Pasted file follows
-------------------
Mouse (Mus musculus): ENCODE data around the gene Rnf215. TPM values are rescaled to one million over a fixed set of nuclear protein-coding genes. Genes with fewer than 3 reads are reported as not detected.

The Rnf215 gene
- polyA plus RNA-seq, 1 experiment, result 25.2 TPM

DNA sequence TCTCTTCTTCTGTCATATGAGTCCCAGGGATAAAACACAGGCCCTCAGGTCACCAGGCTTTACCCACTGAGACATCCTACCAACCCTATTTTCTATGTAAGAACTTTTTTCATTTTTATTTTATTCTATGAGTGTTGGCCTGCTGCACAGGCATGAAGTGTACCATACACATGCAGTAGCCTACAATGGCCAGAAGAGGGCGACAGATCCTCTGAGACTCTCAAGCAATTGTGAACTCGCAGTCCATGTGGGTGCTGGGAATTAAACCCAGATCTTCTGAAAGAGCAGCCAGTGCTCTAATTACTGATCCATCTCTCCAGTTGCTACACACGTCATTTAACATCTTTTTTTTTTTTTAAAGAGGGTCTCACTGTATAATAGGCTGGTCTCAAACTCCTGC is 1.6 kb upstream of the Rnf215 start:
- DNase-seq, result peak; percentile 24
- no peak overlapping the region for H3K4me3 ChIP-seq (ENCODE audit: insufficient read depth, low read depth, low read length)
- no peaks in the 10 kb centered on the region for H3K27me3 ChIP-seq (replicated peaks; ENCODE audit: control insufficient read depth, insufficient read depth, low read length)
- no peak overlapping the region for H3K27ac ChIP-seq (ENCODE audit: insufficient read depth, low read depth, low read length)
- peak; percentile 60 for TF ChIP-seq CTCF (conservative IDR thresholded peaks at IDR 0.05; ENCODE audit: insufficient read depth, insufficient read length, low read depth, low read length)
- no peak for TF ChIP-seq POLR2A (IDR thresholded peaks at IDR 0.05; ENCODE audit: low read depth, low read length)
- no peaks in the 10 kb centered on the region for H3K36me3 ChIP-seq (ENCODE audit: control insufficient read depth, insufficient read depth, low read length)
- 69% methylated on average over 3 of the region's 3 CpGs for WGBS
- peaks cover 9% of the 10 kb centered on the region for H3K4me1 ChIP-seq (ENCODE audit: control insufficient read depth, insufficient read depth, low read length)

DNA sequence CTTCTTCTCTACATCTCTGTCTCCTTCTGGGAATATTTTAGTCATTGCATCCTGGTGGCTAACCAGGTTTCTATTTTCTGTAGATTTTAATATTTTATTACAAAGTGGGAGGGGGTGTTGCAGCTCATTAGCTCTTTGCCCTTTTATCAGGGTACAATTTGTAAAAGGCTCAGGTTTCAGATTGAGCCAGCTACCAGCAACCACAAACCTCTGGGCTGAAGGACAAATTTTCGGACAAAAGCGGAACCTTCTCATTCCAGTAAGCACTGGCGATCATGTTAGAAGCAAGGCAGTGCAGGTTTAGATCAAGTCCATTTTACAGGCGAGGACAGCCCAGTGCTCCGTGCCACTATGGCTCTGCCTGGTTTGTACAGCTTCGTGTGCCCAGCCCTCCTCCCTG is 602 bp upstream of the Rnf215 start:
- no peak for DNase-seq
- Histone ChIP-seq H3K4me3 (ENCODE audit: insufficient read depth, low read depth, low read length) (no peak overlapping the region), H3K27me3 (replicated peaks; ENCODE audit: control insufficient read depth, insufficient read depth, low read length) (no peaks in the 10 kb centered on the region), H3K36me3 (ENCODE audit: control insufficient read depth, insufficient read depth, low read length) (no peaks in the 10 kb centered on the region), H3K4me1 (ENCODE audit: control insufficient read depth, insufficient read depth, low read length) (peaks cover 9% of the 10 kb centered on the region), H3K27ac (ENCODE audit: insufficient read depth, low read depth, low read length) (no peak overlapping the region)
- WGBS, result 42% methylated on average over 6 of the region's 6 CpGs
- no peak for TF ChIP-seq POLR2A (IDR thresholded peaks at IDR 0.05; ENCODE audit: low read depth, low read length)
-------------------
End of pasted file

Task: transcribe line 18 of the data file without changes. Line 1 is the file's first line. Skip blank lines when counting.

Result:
- no peak for TF ChIP-seq POLR2A (IDR thresholded peaks at IDR 0.05; ENCODE audit: low read depth, low read length)